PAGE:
Protest on Behalf of a Fugitive Slave
Citizens of Boston! A Free Citizen of Massachusetts—Free by Massachusetts
Laws until His Liberty is Declared to be Forfeited by a Massachusetts
Jury, is Now Imprisoned . . . Boston: s.n., ca. 1855.
Samuel J. May Anti-Slavery Collection
America, or, The Emancipation of Slaves. Jigsaw Puzzle (ca. 1860s).
Gift of Rita Guerlac
Spreading the Word
Fierce words and vivid images were among the tools that radical “immediatist”
abolitionists used to further their cause. Instead of gently pleading
their case, they employed sensational language to shock people into action
against slavery. On posters for abolitionist rallies and meetings, the
fervor of the language is matched only by its physical, typographical
boldness and size. This poster's appeal to the “Citizens of Boston”
and “Sons of Otis, and Hancock” to “see that Massachusetts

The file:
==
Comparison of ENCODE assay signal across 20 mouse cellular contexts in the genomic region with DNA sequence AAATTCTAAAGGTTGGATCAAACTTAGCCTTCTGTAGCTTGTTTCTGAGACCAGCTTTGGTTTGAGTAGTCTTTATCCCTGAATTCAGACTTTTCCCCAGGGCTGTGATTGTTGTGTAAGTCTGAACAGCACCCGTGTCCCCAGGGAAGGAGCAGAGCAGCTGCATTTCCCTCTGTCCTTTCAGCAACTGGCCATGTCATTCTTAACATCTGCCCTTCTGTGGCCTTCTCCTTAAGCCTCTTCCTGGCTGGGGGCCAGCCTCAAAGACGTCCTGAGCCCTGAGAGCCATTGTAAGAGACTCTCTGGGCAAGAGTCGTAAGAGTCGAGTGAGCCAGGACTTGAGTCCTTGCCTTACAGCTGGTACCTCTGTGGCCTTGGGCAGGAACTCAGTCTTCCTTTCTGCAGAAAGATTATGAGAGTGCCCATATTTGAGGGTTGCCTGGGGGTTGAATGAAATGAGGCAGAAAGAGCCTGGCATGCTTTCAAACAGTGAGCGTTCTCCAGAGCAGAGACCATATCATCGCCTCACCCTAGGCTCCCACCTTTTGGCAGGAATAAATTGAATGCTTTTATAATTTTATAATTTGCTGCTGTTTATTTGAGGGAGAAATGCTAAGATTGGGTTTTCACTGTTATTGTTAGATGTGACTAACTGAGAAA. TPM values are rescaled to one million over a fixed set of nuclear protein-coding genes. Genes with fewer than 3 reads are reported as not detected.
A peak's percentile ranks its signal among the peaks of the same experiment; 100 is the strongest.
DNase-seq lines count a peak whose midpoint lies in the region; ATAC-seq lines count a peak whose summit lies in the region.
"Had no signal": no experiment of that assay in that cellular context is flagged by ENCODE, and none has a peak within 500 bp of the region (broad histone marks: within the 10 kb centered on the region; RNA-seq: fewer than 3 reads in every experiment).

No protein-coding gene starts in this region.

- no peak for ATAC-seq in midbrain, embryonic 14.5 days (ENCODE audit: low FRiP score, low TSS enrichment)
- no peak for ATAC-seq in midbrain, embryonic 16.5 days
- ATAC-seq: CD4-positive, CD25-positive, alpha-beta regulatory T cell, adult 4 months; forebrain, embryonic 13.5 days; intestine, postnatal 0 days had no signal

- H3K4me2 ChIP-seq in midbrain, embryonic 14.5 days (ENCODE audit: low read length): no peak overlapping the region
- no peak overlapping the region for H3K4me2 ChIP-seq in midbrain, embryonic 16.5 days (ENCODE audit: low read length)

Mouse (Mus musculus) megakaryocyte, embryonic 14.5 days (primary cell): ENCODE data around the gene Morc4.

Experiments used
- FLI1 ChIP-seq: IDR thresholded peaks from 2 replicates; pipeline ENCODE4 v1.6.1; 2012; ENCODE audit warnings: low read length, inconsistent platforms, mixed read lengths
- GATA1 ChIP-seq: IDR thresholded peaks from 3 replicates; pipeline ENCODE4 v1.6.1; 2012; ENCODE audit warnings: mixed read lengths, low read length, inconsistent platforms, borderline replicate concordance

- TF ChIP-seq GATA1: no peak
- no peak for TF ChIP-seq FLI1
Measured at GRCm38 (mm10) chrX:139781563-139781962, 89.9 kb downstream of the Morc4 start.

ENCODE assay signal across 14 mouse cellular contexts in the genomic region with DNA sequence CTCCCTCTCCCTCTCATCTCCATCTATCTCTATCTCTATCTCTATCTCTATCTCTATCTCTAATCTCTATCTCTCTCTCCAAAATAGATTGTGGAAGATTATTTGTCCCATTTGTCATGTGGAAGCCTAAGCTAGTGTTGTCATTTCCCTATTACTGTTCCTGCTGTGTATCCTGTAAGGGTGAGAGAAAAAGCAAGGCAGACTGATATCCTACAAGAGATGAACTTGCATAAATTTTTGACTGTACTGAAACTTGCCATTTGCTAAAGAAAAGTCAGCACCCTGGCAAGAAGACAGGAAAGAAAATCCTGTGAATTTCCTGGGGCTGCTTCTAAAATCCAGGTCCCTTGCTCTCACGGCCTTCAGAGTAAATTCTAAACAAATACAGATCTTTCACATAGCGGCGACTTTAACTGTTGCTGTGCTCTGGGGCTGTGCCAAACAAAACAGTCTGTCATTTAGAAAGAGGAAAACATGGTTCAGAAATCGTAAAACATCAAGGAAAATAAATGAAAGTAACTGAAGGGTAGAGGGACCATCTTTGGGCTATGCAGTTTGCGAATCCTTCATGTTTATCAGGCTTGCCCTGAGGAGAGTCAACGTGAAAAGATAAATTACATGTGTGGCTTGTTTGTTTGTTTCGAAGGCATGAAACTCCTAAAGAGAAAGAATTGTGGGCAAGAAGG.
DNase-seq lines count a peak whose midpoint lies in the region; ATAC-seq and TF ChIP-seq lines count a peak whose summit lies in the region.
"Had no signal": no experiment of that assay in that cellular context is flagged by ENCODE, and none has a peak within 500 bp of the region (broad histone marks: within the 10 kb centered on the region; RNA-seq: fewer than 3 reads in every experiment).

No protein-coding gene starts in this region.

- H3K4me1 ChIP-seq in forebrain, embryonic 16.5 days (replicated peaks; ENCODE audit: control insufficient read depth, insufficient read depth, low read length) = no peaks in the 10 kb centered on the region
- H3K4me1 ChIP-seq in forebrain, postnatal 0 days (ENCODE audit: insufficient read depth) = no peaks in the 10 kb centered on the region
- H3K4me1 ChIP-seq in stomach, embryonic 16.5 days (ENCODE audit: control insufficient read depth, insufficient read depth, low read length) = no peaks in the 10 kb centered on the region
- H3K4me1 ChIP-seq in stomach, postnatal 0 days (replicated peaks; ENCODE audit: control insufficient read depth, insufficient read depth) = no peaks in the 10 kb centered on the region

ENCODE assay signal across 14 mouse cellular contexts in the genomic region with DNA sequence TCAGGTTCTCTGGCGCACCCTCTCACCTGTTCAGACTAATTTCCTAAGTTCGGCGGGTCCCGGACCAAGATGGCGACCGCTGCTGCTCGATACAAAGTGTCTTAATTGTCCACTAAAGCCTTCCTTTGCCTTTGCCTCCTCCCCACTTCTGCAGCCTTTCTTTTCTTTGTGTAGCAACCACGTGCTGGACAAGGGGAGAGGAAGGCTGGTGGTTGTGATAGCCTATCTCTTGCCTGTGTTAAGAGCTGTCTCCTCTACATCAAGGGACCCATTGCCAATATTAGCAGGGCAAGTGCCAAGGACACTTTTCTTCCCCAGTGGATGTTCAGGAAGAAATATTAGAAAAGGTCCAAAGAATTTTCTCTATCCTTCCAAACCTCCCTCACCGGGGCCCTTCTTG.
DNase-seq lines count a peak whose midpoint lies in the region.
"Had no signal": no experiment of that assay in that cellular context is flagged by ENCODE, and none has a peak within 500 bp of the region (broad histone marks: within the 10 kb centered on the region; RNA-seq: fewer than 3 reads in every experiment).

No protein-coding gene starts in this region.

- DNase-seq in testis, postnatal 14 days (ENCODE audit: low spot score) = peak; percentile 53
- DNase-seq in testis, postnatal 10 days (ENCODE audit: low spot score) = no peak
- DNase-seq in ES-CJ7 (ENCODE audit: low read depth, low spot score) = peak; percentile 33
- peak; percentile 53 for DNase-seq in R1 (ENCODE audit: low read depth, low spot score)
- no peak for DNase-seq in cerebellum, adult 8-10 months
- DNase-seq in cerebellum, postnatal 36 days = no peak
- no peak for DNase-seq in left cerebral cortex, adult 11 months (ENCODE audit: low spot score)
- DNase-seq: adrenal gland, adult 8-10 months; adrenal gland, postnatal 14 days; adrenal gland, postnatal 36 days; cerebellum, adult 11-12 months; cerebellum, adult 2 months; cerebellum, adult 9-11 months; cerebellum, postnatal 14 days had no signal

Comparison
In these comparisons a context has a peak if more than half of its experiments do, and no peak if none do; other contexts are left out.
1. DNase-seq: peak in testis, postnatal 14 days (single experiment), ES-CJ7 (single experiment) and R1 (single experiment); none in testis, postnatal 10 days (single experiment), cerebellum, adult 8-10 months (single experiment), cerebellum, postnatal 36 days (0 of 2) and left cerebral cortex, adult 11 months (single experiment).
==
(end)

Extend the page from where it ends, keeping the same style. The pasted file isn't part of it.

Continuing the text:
Laws are not outraged with your consent,” conjures up the signers
and the principles of the Declaration of Independence to stir the reader
to act in favor of the cause.
Realizing that sometimes words were inadequate, abolitionists
also spoke through pictures. Images used to further anti-slavery agendas
idealized and mythologized slaves, thus elevating the abolitionist cause.
The jigsaw puzzle “America” offers a mythologized version
of liberation by representing American emancipation as a white female,
reminiscent of Nike, goddess of victory. Crowned by a halo of stars, carrying
broken shackles in her right hand and ivy in her left, the woman stands
above slaves, kneeling, praying, and praising her. The responsibility
of salvation, the image implies, rests in white Americans’ hands.
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